Now that smartphones are becoming ubiquitous -- and especially because the holiday shopping season now starts somewhere around Halloween -- there are more semi-luxury items starting to hit the market. These are things that you don't necessarily need, but that you might want, either for yourself or for your family -- and that cost a bit more than you'd ordinarily want to spend.
One item that definitely belongs in this category is Jawbone's new Jambox Bluetooth speaker. This small, stylish device does double duty as an straightforward audio speaker and a speakerphone. It bears a list price of $199.
Jawbone is known mainly for its stylish consumer-level Bluetooth headsets -- and in fact, the Jambox can actually be seen as a sort of extension of the company's latest headset, the Jawbone Icon. Both use Jawbone's MyTalk service, which allows you to customize your device -- letting you, for example, quickly access a frequently-used number, use voice dialing, or choose one of several different "personalities" to announce who is calling or how much battery life is left.
The look of the speaker -- as with the Icon -- is definitely one of its selling points. The Jambox is a 5.9 x 2.2 x 1.6 in. rectangular device that comes in black, gray, blue or red; at 12 oz., it's very portable, although the weight will be a noticeable addition if you drop it into your backpack. The grilled metal body is protected on the top and bottom by thick rubber bumpers (somewhat reassuring for those of us who tend to drop our mobile tech).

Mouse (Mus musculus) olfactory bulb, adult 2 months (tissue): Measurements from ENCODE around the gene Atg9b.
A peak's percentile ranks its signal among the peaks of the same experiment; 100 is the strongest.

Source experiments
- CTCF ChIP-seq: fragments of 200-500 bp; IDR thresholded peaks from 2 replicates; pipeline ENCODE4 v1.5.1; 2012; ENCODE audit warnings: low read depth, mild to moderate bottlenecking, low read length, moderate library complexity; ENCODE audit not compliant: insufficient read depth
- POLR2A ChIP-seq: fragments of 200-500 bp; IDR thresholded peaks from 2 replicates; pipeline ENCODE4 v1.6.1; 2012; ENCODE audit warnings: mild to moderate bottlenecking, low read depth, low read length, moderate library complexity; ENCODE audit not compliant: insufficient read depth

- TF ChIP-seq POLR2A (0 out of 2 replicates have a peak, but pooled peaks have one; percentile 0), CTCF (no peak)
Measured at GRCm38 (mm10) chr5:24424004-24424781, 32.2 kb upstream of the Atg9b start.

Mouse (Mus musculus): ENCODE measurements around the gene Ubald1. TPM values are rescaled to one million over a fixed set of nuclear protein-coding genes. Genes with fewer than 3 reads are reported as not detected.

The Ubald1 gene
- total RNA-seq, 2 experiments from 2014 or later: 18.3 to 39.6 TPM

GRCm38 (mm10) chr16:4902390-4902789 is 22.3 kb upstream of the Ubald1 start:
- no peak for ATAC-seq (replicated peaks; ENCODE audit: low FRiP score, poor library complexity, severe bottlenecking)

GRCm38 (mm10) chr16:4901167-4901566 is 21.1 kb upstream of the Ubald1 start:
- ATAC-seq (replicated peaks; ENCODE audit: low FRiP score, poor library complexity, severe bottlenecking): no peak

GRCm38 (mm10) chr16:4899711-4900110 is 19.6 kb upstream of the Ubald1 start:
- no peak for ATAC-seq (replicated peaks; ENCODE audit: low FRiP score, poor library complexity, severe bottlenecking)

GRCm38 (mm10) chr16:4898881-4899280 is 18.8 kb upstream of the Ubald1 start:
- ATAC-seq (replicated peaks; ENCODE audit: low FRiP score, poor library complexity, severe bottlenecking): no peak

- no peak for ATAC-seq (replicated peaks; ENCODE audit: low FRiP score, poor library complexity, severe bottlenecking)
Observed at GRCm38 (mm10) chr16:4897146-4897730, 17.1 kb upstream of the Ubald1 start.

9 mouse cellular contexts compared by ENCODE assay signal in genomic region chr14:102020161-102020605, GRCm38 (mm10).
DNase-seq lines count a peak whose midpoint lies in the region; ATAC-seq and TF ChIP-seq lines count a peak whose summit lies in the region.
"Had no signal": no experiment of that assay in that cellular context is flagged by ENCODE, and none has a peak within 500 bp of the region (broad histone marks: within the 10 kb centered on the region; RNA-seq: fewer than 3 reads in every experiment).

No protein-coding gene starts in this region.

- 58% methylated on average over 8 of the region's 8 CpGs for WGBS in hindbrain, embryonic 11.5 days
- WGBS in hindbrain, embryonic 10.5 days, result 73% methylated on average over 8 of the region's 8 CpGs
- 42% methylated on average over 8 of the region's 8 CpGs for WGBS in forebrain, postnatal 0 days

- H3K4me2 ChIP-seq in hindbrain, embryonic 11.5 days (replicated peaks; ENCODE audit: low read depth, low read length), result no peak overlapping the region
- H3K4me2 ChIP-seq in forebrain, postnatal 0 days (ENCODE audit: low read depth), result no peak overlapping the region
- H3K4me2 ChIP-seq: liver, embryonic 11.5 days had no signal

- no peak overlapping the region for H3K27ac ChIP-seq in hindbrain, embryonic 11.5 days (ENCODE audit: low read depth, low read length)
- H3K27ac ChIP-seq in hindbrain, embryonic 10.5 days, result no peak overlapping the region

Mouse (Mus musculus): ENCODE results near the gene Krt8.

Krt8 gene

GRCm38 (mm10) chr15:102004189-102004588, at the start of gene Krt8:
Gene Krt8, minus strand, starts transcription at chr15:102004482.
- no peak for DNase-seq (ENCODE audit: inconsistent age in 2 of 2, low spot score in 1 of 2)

There are three control buttons on the top: two volume buttons in the shape of a minus and a plus sign, and a multifunction Talk button that lets you interact with the apps, start or begin a call, or find out what your battery life is.
After playing around a bit with the Jambox, I can report that it really does work quite nicely. After pairing it with my Droid, I was able to play music from my own collection and from Pandora; while I don't have the ear for the subtleties of musical pitch and tone that others have, I found the quality a vast improvement over the phone itself and over cheaper (and smaller) mobile speakers.
Its phone features also worked well. I could use my phone's voice dial with unexpected ease; and was able to take an incoming call (by tapping the Talk button) or refuse it (by holding the button down for several seconds). When I took a call, or when I made one, the music continued as soon as I hung up; it didn't continue automatically when I refused a call, but I'm not sure whether that was a function of my Droid or of the speaker.
I also have to say that I was amused by the various "personalities" that you can load into the device (I chose a rather frivolous male voice who sang out, "Ta ta!" when I refused a call).
According to Jawbone, the speaker has a maximum range of about 33 feet; I was able to take my phone down the hall and into another room (about 25 feet), and downstairs to the first floor of my home, with no interruption of signal.
Does the Jambox compare favorably to similarly-priced hardwired audio speakers? Probably not. But it's ideal for a working area where you are both playing audio and taking calls -- especially if you want to impress your clients or friends with your sense of style.
This story, "Jawbone's Jambox Speaker: Stylish, Practical and Reasonably Mobile" was originally published by Computerworld.